When a man greets Adam Lapid on the streets of Tel Aviv, Lapid recognizes him as a fellow prisoner at Auschwitz named Yosef Kaplon. A few days later, Kaplon slits his wrists and a friend asks Lapid to figure out why. His investigation opens a window on Holocaust survivors, collaboration, and vengeance.
Before the 1961 Adolf Eichmann trial, many Israelis poorly understood the experience of European Jews who had survived the Shoah, and the survivors rarely spoke about their experiences.
Some Israelis—sabras, “natives”—felt that European Jews had been too weak and compliant in the face of oppression. The “new Zionist man” would show the world that Jews couldn’t be pushed around. Survivors felt differently, of course. There had been little they could do, and there were few Gentiles willing to help.
After the war, radicals began targeting Nazi officers and camp guards for assassination because the Allies were doing relatively little to bring the perpetrators of genocide to justice. This the background leading up to the Mossad’s capture of Eichmann in 1960. The radicals also took a dim view of European Jews whom they felt had collaborated with the enemy: the Judenrat(ghetto police), Kapos(concentration camp supervisors), even musicians forced to play in camp orchestras.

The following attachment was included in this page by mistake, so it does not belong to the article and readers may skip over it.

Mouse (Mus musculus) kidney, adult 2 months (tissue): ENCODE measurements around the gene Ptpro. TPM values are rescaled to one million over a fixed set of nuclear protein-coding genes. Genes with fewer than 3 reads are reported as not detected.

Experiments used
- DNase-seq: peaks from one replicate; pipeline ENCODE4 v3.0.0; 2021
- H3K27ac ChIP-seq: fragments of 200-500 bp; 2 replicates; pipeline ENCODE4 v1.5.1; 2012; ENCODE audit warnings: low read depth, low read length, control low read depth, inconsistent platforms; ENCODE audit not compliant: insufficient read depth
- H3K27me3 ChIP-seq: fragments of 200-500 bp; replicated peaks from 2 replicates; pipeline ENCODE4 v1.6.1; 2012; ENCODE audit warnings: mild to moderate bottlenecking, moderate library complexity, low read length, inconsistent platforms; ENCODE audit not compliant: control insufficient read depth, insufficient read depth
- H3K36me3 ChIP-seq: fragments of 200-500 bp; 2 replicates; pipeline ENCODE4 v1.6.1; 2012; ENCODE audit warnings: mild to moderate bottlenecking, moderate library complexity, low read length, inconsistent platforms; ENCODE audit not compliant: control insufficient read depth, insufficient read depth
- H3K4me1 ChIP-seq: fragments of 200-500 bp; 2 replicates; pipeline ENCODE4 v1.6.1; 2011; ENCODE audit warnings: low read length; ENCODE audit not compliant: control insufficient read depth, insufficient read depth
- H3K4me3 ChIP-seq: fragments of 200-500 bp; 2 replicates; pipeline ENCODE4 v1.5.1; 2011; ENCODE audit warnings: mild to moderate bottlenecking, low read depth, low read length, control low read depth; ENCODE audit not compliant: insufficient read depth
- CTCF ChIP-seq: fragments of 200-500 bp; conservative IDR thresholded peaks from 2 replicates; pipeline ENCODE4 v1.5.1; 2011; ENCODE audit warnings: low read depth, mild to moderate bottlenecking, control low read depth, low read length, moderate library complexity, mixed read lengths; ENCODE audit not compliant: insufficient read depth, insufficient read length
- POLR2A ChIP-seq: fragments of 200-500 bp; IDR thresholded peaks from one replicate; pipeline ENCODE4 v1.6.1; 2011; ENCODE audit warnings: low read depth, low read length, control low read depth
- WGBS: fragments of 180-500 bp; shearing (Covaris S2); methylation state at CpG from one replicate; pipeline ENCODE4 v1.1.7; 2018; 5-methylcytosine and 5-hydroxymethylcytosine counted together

Dunsky uses this mix of survival, collaboration, and vengeance as the background to The Auschwitz Violinist, which is the third Adam Lapid novel. On the whole, he does a good job. I will note, however, that when Dunsky introduced a particular character in particular, I had a premonition he would turn out to be the bad guy. And I was right. I can’t say whether this was because I have read too many mysteries or because Dunsky telegraphed the ending unwittingly. Probably the former.
So, three stars for The Auschwitz Violinistfrom me, but it’s still a page-turner, and I look forward to the fourth novel in the series.
Jonathan Dunsky, The Auschwitz Violinist: An Adam Lapid Mystery(Charleston, NC: CreateSpace, 2016).
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